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Phnom Penh’s third ring road breaks ground

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Prime Minister Hun Sen operates a bulldozer at Monday’s Third Ring Road groundbreaking ceremony. He said the road will play an important role in promoting national economic growth and bring convenience for the people. HUN SEN’S FACEBOOK PAGE

Phnom Penh’s third ring road breaks ground

The construction of Phnom Penh’s third ring road began on Monday, with the 53km thoroughfare estimated to cost $273 million in a jointly financed project by China and the Cambodian government.

The ring road will be built by Chinese company Shanghai Construction Group Co Ltd, with technical inspections by Chinese-based consulting technical firm Guangzhou Wanan Construction Supervision Co Ltd. Construction is slated to take 42 months, with the road set to open by 2021. It will link National Roads 4 and 1, and stretch along 15.4km in Phnom Penh and 37.5km in Kandal province.

The road, which will be 27m wide in the capital and 25m outside, will be built using concrete and steel. It will be divided into two lanes in each direction, with a 3.5m wide garden serving as a median.

The road will also include a motorbike lane and a pedestrian sidewalk on both sides.

The project will cost $273 million, which will come from concessional financing by the Chinese government, with a contribution from the Cambodian government dedicated to compensating residents impacted by the road’s construction, mine and unexploded ordnance clearing and paying royalties.

Phnom Penh currently has three city belt roads. The first connects Chroy Changvar Bridge to Chbar Ampov Bridge.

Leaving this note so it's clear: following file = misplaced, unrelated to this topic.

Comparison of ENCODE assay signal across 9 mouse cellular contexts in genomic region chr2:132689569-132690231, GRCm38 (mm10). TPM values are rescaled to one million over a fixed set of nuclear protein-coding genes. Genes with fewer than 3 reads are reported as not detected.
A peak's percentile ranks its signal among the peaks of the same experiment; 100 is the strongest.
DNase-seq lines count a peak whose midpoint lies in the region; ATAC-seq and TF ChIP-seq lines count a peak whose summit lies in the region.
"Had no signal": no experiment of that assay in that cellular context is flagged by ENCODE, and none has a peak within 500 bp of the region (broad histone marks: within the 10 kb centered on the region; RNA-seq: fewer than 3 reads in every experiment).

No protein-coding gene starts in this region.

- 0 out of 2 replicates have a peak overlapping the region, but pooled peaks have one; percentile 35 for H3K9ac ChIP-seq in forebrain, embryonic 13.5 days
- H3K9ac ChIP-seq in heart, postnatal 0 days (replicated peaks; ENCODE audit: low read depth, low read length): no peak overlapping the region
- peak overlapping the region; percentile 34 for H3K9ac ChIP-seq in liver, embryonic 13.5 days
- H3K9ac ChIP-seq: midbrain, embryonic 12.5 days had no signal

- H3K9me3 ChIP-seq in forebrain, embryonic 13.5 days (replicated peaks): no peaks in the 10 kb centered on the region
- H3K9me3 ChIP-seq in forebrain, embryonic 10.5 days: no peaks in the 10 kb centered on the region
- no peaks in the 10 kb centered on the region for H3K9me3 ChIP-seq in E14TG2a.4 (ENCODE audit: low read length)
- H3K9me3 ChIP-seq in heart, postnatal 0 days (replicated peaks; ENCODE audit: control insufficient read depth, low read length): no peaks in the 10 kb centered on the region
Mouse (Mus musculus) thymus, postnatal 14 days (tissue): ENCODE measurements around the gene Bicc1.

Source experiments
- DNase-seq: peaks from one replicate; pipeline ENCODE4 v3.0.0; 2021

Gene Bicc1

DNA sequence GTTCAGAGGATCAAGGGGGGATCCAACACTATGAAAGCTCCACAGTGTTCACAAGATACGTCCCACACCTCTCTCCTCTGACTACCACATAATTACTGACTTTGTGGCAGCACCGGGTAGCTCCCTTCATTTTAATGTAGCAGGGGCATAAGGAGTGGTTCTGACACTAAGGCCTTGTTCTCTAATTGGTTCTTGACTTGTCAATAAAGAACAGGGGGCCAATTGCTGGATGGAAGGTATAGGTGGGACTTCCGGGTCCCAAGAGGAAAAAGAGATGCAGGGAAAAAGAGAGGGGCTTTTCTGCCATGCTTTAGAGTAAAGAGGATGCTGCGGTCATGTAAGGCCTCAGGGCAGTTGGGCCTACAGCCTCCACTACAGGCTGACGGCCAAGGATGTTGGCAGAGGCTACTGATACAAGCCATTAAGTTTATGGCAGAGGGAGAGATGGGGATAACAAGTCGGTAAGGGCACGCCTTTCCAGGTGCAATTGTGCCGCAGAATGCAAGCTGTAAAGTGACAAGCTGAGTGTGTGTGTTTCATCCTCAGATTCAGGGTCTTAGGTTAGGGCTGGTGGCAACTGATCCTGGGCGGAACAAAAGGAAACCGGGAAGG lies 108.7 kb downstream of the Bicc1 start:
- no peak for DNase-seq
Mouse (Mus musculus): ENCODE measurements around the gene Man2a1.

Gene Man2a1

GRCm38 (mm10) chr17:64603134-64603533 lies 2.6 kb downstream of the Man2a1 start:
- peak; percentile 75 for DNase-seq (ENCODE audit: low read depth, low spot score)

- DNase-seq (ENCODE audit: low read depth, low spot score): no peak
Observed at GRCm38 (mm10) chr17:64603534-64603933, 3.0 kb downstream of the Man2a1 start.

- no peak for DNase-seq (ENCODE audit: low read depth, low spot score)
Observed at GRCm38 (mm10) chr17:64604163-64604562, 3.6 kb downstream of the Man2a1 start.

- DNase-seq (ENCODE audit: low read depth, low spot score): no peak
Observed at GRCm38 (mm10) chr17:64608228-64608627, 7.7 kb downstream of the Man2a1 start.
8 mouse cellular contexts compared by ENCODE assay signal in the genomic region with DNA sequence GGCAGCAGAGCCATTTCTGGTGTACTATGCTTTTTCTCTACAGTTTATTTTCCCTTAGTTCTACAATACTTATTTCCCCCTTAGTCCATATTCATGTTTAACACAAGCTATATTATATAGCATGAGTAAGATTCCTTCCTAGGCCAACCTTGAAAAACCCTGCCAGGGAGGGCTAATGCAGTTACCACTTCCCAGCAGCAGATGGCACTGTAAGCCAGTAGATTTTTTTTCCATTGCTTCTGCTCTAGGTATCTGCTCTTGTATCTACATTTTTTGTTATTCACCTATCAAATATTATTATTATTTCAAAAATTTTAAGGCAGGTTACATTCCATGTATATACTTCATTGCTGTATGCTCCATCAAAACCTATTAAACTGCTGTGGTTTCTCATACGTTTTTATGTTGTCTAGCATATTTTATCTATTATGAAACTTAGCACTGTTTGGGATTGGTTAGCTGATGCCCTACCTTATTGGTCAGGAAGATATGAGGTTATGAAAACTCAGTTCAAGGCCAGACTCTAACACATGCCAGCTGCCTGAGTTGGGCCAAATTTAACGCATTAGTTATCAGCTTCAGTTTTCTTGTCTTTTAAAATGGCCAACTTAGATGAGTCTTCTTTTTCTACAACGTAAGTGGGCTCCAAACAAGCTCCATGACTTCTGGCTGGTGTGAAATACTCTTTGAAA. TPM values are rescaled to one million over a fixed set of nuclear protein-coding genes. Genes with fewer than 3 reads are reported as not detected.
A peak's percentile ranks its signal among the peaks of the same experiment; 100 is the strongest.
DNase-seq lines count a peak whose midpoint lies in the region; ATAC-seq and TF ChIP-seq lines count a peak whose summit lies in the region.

The second connects Kob Srov Road to National Highway 2 in Kandal province’s Prek Samrong village.

Speaking at Monday’s groundbreaking ceremony, Prime Minister Hun Sen said the third ring road will play an important role in promoting national economic growth and will “help reduce congestion and benefit our people”.

He said that Cambodia’s enduring peace and rising living standards are increasing the number of vehicles in circulation, resulting in a continuous need for more roads.

Four flyover bridges will be constructed along the new ring road crossing National Roads 4, 3, 2 and 21 at a total length of 1km. Two bridges across the Tonle Bassac River will be also constructed to connect Koh Anlong Chin at both sides at a total length of 996m.

Minister of Public Works and Transport Sun Chanthol said economic growth and population increases have made Phnom Penh congested, requiring more infrastructure to be built. He added that another section of the ring road, which is still in planning, will link Kob Srov Road, National Road 5, Win-Win Street and National Road 6.

“The road will turn into a large and modern city belt road serving as a [bypass] transport route to avoid entering Phnom Penh and to serve as Asean Highways [AH1 and AH11] main corridors to the Greater Mekong Sub-region,” he said.

Cambodia Freight Forwarders Association president Sin Chanthy welcomed the road, saying infrastructure construction is positive for the transport sector, as the Kingdom sees a daily increase in the movement of goods.

“It will make the transportation of goods easier. It will save a lot of time and alleviate traffic jams in the city centre,” he said.

He added that Cambodia’s cargo deliveries are to increase two- or three-fold by 2023, citing a previous Japan International Cooperation Agency study.

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